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Leeds dripping riot

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The Leeds dripping riot was an act of civil disorder that occurred in Leeds, England on 22 February 1865. The riot was a response to the imprisonment of a local woman for the theft of dripping. During the riot one person was seriously injured and subsequently died while five people were arrested and charged with riotous conduct.


Eliza Stafford was a cook employed by Henry Chorley, a surgeon and local magistrate, at his house at 8 Park Square, Leeds, Yorkshire. In January 1865, Chorley discovered that Stafford had disposed of 2 pounds (0.91 kilograms) of dripping to a local dressmaker.[1] Chorley was angered by Stafford's action, and pressed for her to be prosecuted for theft; the case was eventually heard before the Leeds Borough magistrates on 23 January 1865. During the trial, Stafford admitted to having disposed of the dripping, but claimed that disposing of the dripping was a perquisite of the job. Chorley, in evidence, stated that the incident was only one of several similar incidents, though this was the only one he had any direct evidence of.[1] The magistrates convicted Stafford of the theft and sentenced her to one month's imprisonment in Armley Gaol.[2][3]


The case was widely reported and many people considered the prosecution petty and the punishment harsh.[4] The critics also drew attention to the circumstances of the trial which for reasons unexplained had been heard in private, not in public as normal, and before magistrates known to Chorley.[4] The Times reported chalked inscriptions expressing support for Stafford appearing throughout Leeds and Chorley being insulted and accosted in the street.[5] The protests culminated in a demonstration, estimated at being between 12,000 and 15,000 people, outside the prison on the Saturday before Stafford was due to be released from which a smaller number of people, about 700, protested outside Chorley's house. Apart from some snowballs being thrown, these protests all passed off peacefully.[6]


8 Park Square, Leeds - the home of Henry Chorley and the focus of the riot

On Tuesday 22 February, Eliza Stafford's period of imprisonment expired and at about 9 am a crowd of several thousand gathered outside Armley Gaol in expectation of her release. However Stafford had been released earlier around 7 am and had left Leeds to travel to Scarborough where her daughter resided.[3]

The crowd, denied its target, mostly dispersed but about a thousand people marched from the prison to Chorley's house and threw stones that broke several windows in the house. The Chief Constable of Leeds, William Bell, and some police officers managed to form a cordon round the house and withstood several attempts by the protestors to break through the police line to the house.[2] During the lunch hour the numbers of people in the square increased as workers came to view the affair. The Mayor of Leeds, John Darnton Luccock, worried by the crowd called for assistance from Bradford police and from the army at York.[7] At 1 pm as many people left the square, their lunch periods over, the police decided to try and clear the square. After issuing a notice ordering the crowd to disperse, the police charged and drove everyone out of Park Square; during the charge one man, George Hudson, was trampled and severely injured – so severely that he subsequently died – and a number of men were arrested for riotous conduct.[2][8]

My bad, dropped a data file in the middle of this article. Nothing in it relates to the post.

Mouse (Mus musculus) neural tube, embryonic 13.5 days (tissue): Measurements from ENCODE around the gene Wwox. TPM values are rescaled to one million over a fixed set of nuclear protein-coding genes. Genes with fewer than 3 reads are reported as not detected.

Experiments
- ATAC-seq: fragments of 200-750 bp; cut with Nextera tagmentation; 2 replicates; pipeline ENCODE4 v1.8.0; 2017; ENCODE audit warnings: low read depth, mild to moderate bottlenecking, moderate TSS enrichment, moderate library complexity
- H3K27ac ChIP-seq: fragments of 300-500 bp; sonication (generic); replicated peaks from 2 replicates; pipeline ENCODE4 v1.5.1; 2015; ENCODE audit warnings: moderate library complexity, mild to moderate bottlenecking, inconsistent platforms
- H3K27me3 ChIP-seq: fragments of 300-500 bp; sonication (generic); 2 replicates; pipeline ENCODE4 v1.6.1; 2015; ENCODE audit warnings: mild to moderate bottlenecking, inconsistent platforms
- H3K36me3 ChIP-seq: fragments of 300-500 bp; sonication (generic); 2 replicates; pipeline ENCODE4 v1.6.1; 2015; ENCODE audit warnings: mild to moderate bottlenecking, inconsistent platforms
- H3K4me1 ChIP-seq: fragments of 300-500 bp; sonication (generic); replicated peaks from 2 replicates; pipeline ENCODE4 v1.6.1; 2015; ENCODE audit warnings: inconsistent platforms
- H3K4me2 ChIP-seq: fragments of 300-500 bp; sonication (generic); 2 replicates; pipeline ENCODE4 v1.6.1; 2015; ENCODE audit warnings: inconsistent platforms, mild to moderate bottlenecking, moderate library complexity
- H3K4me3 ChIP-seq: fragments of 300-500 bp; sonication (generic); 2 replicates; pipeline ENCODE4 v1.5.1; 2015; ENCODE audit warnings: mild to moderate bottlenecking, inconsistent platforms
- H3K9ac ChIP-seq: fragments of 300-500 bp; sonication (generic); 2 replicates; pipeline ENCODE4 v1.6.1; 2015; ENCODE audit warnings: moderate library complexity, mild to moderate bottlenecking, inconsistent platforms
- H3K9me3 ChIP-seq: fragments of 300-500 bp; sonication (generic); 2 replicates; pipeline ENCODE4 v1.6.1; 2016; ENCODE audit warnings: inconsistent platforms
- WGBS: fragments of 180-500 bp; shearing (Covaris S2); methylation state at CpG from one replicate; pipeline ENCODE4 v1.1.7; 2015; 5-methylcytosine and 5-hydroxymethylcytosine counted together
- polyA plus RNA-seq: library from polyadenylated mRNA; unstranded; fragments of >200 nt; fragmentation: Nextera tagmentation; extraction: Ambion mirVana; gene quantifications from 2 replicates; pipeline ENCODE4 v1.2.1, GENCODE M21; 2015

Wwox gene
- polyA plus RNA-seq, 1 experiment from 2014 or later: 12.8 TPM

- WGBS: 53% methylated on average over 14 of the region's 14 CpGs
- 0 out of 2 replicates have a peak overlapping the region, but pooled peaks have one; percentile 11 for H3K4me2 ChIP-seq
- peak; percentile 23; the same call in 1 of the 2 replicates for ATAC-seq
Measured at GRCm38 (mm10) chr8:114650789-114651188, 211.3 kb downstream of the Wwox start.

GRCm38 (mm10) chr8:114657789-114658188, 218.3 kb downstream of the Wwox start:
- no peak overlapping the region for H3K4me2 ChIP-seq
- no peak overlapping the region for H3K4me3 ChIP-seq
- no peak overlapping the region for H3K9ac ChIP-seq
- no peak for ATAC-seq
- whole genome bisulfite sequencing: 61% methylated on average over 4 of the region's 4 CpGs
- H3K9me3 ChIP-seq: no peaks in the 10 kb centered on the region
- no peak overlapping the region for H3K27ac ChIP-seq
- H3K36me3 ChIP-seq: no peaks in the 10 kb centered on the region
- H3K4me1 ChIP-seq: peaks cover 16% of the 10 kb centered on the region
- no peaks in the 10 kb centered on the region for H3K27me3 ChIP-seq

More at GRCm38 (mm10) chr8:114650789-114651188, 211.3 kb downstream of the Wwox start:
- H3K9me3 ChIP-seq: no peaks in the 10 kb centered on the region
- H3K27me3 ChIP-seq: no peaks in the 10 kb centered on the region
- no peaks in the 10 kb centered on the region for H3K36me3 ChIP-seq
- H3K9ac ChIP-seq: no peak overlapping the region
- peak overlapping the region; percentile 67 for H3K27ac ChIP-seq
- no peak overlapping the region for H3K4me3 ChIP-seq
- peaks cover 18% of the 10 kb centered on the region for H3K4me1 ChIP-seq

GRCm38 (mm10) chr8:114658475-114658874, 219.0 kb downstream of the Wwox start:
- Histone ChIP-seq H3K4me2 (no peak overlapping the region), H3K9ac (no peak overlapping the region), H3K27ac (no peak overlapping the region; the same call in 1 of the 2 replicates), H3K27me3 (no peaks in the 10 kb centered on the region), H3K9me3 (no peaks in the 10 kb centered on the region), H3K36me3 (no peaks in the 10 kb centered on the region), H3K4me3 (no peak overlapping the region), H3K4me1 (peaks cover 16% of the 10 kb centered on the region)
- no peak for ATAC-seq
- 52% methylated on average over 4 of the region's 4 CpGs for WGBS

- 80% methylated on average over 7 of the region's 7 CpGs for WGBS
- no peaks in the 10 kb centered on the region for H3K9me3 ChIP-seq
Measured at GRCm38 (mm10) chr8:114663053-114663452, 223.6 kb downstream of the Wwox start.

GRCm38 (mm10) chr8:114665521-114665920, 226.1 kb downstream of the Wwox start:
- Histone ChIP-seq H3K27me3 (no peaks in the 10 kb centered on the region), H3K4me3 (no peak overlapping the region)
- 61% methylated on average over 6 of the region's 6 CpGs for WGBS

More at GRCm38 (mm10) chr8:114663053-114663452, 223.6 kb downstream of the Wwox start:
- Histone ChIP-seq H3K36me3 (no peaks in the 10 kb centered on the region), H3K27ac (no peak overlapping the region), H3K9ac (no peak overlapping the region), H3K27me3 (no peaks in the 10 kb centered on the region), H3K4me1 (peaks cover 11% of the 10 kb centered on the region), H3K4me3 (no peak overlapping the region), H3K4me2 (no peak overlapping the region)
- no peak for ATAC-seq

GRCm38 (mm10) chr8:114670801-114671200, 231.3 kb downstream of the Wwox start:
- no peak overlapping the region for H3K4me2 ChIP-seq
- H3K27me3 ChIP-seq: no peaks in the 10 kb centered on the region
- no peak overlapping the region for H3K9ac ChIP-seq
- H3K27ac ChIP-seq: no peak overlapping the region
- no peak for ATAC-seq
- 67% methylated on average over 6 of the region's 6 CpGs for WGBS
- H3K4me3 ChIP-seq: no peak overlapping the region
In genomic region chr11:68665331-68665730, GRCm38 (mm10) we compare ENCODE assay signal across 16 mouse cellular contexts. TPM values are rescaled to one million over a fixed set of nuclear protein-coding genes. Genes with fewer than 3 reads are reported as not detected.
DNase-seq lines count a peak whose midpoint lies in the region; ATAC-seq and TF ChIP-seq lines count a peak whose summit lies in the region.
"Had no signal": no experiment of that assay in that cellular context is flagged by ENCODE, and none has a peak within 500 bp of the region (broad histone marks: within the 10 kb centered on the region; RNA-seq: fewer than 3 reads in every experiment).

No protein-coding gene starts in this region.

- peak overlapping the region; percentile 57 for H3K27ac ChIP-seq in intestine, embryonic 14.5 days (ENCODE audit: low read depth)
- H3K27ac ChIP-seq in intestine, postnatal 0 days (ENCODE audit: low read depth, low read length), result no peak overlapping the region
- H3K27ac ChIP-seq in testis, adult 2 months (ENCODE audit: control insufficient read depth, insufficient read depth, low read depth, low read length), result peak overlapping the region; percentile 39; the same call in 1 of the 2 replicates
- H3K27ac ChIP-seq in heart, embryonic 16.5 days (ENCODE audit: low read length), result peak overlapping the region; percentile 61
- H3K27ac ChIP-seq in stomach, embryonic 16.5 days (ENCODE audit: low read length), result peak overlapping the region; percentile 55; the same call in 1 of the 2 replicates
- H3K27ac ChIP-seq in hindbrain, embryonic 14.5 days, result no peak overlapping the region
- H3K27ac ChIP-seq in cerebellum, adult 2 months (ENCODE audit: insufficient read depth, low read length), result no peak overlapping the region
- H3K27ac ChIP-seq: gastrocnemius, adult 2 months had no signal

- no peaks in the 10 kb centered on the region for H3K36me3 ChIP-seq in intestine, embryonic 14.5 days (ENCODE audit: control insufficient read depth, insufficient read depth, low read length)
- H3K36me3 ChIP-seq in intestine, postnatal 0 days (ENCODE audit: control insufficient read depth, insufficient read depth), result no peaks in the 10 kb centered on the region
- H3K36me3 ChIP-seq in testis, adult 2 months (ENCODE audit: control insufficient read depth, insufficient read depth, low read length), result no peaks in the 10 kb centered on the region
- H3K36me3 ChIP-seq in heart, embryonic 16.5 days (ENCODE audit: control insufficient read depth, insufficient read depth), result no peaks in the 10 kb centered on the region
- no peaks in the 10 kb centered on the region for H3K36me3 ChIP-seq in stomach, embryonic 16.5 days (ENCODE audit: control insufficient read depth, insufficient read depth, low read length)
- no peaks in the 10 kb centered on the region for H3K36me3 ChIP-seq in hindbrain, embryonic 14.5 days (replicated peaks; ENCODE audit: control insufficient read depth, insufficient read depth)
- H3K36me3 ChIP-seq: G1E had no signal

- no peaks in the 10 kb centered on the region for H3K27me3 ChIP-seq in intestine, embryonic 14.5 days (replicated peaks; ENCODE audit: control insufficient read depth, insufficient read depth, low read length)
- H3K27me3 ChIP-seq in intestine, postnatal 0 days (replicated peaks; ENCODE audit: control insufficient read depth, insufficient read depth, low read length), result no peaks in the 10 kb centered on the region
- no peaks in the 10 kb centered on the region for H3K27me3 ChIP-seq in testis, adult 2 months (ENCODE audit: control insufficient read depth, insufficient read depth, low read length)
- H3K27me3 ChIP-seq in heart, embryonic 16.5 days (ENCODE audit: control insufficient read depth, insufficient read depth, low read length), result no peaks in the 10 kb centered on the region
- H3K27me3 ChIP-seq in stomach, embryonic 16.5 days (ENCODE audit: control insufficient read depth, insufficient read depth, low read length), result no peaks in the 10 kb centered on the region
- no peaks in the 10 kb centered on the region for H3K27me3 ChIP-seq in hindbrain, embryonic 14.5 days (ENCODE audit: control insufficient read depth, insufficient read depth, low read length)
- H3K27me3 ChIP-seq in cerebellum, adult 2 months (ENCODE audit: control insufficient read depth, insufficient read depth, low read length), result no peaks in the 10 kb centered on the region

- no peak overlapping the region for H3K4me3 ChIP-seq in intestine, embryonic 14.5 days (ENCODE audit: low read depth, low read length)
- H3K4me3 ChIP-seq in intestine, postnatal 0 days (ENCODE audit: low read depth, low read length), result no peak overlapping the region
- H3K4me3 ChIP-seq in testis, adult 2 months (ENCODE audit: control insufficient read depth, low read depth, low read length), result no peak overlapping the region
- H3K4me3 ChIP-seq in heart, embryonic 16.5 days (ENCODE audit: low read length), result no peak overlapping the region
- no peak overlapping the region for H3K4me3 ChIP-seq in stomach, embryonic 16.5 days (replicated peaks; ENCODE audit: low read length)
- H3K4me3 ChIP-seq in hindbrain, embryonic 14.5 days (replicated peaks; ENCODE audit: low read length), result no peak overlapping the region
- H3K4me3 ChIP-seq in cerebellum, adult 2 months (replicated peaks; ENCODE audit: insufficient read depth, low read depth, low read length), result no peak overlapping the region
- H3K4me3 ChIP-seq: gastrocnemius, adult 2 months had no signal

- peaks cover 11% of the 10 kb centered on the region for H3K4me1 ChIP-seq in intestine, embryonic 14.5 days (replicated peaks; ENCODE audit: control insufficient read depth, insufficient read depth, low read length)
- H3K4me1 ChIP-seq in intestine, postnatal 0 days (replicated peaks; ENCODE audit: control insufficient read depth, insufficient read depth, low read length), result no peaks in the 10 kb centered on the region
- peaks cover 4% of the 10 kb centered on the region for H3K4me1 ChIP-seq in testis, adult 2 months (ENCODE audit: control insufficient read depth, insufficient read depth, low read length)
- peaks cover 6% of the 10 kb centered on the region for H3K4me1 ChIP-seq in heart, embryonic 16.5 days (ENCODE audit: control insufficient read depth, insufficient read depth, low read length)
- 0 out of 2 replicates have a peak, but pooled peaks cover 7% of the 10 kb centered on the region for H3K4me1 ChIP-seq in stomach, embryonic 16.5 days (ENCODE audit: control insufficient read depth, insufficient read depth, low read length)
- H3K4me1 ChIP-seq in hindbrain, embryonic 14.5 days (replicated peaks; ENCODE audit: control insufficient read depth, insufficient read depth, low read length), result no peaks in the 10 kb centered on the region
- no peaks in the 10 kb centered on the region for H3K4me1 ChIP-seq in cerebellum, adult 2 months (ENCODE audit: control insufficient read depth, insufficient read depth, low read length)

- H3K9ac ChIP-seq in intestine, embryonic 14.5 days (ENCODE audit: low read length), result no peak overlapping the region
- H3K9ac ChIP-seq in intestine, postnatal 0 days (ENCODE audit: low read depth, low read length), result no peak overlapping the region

This effectively ended the riot and, reinforced by the Bradford Police with two troops of the 8th Hussars from York on standby, the Leeds police prevented any further attempts at disturbance despite a sizable number of people assembling nearby in the evening and attempting to march upon Leeds Town Hall.[2][8]


The men arrested were tried for riotous conduct but the magistrates took a lenient view and only one was imprisoned and then only for a week. The sentencing magistrate described the incident as "very silly excitement" and the other four defendants were bound over in the sum of £10.[9]

Henry Chorley died in 1878;[10] of Eliza Stafford there is no subsequent history.


  1. ^ a b "The "Dripping" Row". Leeds Mercury. Vol. 102, no. 8384. 23 February 1865. p. 2 – via British Newspaper Archive.
  2. ^ a b c d "Street row in Leeds". Leeds Mercury. Vol. 102, no. 8, 384. 23 February 1865. p. 3 – via British Newspaper Archive.
  3. ^ a b Thornton, David (August 2013). The Story of Leeds (Kindle ed.). The History Press Ireland. Location 2943. ASIN B00DRB8KSS.
  4. ^ a b "All the fat in the fire: the doctor and his cook". Leeds Times. Vol. XXXII, no. 1, 663. 4 February 1865. p. 5 – via British Newspaper Archive.
  5. ^ "Popular Vengeance". The Times. No. 25, 116. 23 February 1865. p. 12.
  6. ^ "A Leeds magistrate mobbed". London Evening Standard. No. 12, 647. 20 February 1865. p. 4 – via British Newspaper Archive.
  7. ^ "Serious disturbance in Leeds: The military called out". Bradford Observer. Vol. XXXII, no. 1, 619. 23 February 1865. p. 5 – via British Newspaper Archive.
  8. ^ a b Smyth, Richard (February 2013). Bloody British History Leeds (Kindle ed.). The History Press Ireland. Location 2064. ASIN B00AZ17Y0I.
  9. ^ "Dripping disturbances". Leeds Times. Vol. XXXII, no. 1, 666. 25 February 1865. p. 8 – via British Newspaper Archive.
  10. ^ "Funeral of Mr Henry Chorley". Yorkshire Post and Leeds Intelligencer. No. 9, 571. 6 March 1878. p. 4 – via British Newspaper Archive.